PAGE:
It is important to know that an addendum is regarded as a separate contract between the parties and can be separately enforced. Nonetheless, it is subject to the terms of the original so that, if a breach is committed solely of a term in the addendum (such as the failure to pay an occupational rental), the Seller will nevertheless have to give written notice to rectify the breach within 7 days (or whatever period the contract allows) before he cancels or acts to recover it if the original contract contains such a breach clause.

Addendums should be carefully drawn and must be signed by both parties.

  1. Omissions

What of omissions in the original contract? Here one has to distinguish between two types, namely actual terms that have not been completed and portions that have simply been left blank. The implications are as follows:

  1. Incomplete terms of a contract

It is highly dangerous to leave out essential terms of a contract. If your agreement says “Occupation will be given to the Purchaser on ……… with occupational rental being payable monthly in advance until registration of transfer in the amount of R…….. per month” and you fill in the date as 1st May but leave the rental blank, your whole contract can become invalid. Details of occupation as such are not necessarily an essential term of a contract but, once a date has been given and provision has been made for the rental, this must be included.

If, however, non-essential details have just been left out, the contract will not be affected. For example, where a clause says, “The following movables are included in this sale” and nothing has been inserted, it will be assumed that no movables are included. The important thing, to be on the safe side, is obviously to fill in all open terms. If the provision doesn’t apply it is wise to state ‘not applicable’. Alternatively, the whole clause, where applicable, should be deleted.

If your contract states on page 1, say, that the purchase price of R600 000 will be paid in full in cash by a certain date while a printed clause says “this contract is subject to a loan being granted to the Purchaser by the ………….for the sum of R ….. to be secured by way of a mortgage bond against the title deed of the property and, should such loan not be granted by the said date, this sale will immediately become null and void” it is essential to cross out this clause. If it is left in and the blank portions are left blank, the contract can become invalid for vagueness irrespective of the clause on page 1.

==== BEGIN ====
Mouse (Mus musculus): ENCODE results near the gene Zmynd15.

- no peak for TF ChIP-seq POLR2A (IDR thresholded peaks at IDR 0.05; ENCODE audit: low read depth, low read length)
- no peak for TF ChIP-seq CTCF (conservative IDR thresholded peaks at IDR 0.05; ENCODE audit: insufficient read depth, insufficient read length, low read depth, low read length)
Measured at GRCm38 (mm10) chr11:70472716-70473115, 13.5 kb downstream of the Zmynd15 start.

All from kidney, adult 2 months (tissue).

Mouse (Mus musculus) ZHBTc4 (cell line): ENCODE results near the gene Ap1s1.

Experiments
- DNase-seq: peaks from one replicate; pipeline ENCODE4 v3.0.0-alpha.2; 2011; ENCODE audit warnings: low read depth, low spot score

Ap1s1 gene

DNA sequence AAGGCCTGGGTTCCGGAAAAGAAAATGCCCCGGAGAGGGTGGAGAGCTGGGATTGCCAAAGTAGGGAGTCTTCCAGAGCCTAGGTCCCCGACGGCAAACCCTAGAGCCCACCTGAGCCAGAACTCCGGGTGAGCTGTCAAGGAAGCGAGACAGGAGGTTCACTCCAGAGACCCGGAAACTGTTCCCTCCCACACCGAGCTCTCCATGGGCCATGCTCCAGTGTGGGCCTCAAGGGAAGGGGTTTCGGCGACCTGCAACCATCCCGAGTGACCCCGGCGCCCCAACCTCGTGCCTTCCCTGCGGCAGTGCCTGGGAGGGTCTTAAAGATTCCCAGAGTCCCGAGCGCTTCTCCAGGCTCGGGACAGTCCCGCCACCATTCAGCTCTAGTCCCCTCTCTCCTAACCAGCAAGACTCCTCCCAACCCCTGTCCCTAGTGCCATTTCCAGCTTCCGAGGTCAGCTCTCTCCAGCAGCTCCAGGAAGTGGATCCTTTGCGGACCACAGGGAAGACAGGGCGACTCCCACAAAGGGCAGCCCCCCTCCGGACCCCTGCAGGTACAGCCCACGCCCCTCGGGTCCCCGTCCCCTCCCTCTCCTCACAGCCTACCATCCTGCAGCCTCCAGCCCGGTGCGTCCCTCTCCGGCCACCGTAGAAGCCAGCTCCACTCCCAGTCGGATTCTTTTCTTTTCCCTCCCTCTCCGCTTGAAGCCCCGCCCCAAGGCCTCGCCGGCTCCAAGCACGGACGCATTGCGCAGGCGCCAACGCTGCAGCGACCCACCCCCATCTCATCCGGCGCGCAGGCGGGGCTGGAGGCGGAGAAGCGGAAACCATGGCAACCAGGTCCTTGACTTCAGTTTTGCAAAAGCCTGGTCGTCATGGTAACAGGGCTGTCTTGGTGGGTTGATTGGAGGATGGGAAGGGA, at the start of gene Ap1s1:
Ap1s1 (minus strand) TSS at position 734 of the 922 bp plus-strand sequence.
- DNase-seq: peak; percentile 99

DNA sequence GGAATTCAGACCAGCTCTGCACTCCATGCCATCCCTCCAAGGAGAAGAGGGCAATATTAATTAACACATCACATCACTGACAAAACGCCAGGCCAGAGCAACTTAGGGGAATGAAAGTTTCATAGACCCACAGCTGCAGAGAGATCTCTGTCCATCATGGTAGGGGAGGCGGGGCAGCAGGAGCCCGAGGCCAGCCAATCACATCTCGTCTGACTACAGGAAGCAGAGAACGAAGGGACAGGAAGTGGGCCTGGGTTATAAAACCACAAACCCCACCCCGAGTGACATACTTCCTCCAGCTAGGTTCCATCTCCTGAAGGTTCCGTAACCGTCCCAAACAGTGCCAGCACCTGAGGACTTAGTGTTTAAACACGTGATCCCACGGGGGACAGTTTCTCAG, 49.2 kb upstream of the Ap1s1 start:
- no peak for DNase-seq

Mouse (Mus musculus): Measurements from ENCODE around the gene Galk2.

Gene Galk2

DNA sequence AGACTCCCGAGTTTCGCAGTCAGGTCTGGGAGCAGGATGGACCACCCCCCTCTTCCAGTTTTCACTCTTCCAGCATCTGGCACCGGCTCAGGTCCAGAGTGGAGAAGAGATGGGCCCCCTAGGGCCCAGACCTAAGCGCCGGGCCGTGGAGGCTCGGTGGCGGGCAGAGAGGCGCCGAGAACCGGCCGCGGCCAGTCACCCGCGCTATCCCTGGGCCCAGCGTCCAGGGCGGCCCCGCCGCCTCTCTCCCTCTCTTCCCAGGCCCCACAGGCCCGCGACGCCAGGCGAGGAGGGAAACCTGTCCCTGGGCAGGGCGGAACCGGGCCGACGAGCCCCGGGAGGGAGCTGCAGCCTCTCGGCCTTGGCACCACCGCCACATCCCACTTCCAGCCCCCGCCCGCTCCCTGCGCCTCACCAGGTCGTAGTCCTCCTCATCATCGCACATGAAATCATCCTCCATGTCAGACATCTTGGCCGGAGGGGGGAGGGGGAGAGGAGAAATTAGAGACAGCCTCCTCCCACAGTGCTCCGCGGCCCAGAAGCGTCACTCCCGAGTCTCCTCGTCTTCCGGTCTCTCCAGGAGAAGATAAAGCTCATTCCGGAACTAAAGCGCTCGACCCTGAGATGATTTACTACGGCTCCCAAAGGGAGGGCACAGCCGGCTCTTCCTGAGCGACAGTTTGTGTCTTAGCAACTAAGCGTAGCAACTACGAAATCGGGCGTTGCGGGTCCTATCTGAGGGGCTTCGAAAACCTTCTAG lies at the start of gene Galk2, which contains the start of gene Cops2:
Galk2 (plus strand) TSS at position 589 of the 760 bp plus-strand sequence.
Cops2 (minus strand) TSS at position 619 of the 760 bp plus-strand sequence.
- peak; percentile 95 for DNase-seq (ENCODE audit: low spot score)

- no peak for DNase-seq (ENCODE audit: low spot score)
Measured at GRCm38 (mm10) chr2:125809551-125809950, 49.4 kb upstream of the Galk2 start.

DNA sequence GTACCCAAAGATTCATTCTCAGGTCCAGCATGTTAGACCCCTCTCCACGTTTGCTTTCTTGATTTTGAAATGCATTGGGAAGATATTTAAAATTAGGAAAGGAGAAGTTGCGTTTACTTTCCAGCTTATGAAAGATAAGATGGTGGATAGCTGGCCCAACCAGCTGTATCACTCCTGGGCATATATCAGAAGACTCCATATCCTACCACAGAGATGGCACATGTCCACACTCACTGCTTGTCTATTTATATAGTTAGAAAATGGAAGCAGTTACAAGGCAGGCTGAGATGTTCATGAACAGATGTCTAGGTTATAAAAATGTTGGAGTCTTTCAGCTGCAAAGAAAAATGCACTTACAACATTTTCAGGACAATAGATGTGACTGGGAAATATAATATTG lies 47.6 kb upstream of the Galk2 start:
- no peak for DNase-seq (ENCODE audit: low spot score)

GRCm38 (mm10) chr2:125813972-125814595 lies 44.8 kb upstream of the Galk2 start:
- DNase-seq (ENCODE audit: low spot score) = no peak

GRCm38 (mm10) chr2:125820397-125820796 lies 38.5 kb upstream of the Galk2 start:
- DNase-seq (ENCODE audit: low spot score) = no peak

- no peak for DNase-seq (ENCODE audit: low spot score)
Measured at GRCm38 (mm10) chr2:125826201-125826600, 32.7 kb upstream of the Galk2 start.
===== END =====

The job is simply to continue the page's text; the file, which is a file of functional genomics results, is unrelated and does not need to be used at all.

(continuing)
Once again, be careful to complete the contract fully and delete printed portions not applicable to it.

  1. Blanks in a contract of sale

What of pure blanks in a contract, such as sections in a printed contract which allow for an extra clause that has simply been left open? In such cases the validity or interpretation of the contract is unaffected, but the practice is poor and negligent. Delete carefully such blank sections as clauses can be written in afterwards on the original contract which was not there in the beginning and proving they have been unlawfully added may not be easy.

Every estate agent should exercise great care in ensuring all the essential terms of a contract are completed and complied with and that no spaces are left open which can invalidate the sale or give room to insertions later without the consent of one of the parties.

  1. Cash Deals

There are many sales where no bond is required, either because the full purchase price is being paid in cash or the Purchaser is using the proceeds of the sale of his property to fund the purchase price of his new property.

A common mistake made by estate agents is to simply put the initials “N\A” in the bond clause where the amount of the bond is usually filled in.

Avoid this- the contract still states that the sale is subject to the suspensive

condition that the Purchaser obtains a bond from a registered bank and this remains a specific clause and suspensive condition. By leaving the amount out or by filling in “N\A” your sale can be declared void for vagueness.

There is a High Court case where this very decision was made, namely to

rule the wholesale too vague to be interpreted. It doesn’t help to show that the contract elsewhere provides for payment of the full purchase price in cash or by way of guarantees. It still contains a specific clause stating that the contract is subject to the Purchaser obtaining a loan. Leaving the amount unspecified just aggravates the oversight.

Cross out the bond clause completely if no bond is required! Delete it!

It’s a good rule of thumb to delete all clauses that are not applicable to the sale. By leaving them in they become material conditions of sale, even if the details required are not filled in. It is also important to ensure that all blanks in clauses are properly filled in. Far too often these are left incomplete, exposing the sale to being declared void for vagueness.